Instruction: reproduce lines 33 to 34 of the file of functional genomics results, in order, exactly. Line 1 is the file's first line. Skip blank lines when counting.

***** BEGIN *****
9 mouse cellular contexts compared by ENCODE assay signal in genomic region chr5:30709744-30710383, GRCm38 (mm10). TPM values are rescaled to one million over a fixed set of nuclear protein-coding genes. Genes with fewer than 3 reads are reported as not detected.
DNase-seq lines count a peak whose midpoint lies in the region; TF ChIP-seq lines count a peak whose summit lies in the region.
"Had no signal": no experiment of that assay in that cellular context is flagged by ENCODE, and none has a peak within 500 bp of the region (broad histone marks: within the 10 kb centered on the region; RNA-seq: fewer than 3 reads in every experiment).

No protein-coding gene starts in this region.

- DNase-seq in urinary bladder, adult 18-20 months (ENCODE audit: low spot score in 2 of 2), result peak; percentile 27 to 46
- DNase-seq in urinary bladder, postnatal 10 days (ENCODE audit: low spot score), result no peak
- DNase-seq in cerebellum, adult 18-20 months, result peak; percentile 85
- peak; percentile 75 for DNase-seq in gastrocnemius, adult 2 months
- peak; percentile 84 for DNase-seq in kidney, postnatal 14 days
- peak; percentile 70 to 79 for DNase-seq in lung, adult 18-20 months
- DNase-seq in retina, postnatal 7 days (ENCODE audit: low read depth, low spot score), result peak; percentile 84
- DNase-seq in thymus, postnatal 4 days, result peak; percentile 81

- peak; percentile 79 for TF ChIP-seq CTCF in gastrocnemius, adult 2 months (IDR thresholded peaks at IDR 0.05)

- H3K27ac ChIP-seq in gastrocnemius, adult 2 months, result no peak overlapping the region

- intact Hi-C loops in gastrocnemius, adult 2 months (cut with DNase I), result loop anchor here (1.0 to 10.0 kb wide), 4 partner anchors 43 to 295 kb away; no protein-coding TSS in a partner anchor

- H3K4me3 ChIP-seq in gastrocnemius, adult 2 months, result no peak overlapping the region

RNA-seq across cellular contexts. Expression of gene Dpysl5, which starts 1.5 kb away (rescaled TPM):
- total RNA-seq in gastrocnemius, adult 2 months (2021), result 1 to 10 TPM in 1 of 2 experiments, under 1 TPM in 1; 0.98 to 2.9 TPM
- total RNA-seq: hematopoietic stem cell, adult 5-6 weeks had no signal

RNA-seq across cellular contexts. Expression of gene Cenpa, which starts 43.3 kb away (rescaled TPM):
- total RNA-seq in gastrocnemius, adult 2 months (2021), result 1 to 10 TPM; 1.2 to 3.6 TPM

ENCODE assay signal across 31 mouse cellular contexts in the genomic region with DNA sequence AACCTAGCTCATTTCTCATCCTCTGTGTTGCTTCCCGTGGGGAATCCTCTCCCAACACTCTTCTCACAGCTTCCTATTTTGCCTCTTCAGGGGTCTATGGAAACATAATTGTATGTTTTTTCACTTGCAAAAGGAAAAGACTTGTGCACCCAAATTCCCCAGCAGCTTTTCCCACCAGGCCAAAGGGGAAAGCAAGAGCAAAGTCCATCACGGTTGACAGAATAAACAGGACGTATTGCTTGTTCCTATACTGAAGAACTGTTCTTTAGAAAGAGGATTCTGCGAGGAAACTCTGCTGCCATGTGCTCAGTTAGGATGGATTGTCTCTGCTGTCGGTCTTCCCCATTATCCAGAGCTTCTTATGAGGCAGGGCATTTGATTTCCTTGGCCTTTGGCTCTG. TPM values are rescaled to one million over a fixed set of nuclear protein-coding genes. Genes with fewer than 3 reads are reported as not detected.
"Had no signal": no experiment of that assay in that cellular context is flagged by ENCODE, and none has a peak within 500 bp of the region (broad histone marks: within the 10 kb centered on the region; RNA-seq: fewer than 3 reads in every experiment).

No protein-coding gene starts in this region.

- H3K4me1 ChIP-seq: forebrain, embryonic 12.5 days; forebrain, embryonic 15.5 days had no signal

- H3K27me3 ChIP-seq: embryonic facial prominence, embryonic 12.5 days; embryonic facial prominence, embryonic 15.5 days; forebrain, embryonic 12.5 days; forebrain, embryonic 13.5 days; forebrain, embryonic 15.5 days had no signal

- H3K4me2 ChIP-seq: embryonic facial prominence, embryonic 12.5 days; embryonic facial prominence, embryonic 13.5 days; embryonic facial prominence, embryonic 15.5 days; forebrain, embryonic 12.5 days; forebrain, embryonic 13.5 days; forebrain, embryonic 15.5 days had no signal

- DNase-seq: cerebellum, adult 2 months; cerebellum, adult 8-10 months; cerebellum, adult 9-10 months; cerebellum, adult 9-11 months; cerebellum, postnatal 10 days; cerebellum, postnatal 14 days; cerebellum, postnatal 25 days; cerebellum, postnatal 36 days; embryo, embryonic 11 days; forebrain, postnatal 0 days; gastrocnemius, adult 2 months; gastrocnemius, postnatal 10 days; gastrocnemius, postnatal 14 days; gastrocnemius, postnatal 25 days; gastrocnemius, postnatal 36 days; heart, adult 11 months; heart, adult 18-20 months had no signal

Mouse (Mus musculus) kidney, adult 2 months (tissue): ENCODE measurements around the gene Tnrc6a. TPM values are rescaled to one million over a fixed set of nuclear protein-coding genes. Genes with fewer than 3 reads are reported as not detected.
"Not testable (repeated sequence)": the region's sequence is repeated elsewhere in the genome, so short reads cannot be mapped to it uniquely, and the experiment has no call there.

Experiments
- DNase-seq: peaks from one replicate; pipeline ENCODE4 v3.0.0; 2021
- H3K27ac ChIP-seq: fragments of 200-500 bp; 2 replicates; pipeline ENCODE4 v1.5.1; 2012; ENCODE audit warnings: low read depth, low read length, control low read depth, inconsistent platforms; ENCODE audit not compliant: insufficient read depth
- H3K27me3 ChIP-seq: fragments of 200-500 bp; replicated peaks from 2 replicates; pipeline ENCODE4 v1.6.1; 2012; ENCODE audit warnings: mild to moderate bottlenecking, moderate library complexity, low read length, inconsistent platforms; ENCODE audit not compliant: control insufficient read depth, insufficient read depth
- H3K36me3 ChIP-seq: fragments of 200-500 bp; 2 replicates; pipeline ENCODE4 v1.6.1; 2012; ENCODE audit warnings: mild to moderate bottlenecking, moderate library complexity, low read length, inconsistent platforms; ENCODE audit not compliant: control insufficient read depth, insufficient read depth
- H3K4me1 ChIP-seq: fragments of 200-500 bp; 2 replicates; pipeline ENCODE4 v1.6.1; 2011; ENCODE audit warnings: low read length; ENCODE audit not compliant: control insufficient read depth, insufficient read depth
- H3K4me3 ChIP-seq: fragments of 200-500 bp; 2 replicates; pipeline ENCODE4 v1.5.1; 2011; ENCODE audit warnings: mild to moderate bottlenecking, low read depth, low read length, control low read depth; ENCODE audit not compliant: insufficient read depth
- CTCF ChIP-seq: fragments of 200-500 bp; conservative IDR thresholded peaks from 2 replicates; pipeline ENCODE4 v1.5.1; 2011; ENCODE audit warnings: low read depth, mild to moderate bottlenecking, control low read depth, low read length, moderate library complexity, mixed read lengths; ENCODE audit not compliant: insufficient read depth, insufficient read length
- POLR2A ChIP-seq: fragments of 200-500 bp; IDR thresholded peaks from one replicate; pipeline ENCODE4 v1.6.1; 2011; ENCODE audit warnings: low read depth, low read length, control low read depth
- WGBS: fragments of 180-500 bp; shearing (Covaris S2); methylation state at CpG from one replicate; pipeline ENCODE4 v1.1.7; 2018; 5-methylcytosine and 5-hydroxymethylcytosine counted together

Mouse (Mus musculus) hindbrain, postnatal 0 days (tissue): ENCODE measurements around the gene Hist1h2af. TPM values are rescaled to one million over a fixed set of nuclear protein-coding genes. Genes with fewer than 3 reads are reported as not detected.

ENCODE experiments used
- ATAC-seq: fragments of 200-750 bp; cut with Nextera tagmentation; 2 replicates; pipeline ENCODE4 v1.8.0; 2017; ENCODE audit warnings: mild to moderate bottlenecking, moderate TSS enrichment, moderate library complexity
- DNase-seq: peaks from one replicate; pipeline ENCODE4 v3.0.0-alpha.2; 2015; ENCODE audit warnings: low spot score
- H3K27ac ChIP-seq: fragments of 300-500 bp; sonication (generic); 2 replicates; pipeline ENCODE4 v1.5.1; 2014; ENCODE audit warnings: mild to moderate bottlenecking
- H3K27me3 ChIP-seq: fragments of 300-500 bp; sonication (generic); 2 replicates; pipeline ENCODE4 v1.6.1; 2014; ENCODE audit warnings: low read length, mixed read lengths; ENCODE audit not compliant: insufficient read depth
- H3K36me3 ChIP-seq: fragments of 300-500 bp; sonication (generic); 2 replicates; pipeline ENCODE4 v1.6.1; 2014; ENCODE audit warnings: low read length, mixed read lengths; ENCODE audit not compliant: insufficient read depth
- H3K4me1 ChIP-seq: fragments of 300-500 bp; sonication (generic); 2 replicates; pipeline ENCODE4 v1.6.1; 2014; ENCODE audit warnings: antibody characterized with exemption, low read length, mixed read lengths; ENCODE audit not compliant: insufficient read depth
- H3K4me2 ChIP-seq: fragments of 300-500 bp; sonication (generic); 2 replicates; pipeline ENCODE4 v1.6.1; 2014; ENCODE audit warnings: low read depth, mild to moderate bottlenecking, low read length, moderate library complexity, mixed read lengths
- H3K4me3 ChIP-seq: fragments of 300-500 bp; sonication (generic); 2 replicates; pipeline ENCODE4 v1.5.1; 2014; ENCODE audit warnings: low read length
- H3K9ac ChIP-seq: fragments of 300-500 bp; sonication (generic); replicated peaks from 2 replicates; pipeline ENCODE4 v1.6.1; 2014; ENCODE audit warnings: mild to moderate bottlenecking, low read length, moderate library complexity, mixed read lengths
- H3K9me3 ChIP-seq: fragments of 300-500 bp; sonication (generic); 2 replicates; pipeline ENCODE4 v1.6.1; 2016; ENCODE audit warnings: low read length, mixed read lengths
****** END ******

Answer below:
- H3K27ac ChIP-seq: fragments of 200-500 bp; 2 replicates; pipeline ENCODE4 v1.5.1; 2012; ENCODE audit warnings: low read depth, low read length, control low read depth, inconsistent platforms; ENCODE audit not compliant: insufficient read depth
- H3K27me3 ChIP-seq: fragments of 200-500 bp; replicated peaks from 2 replicates; pipeline ENCODE4 v1.6.1; 2012; ENCODE audit warnings: mild to moderate bottlenecking, moderate library complexity, low read length, inconsistent platforms; ENCODE audit not compliant: control insufficient read depth, insufficient read depth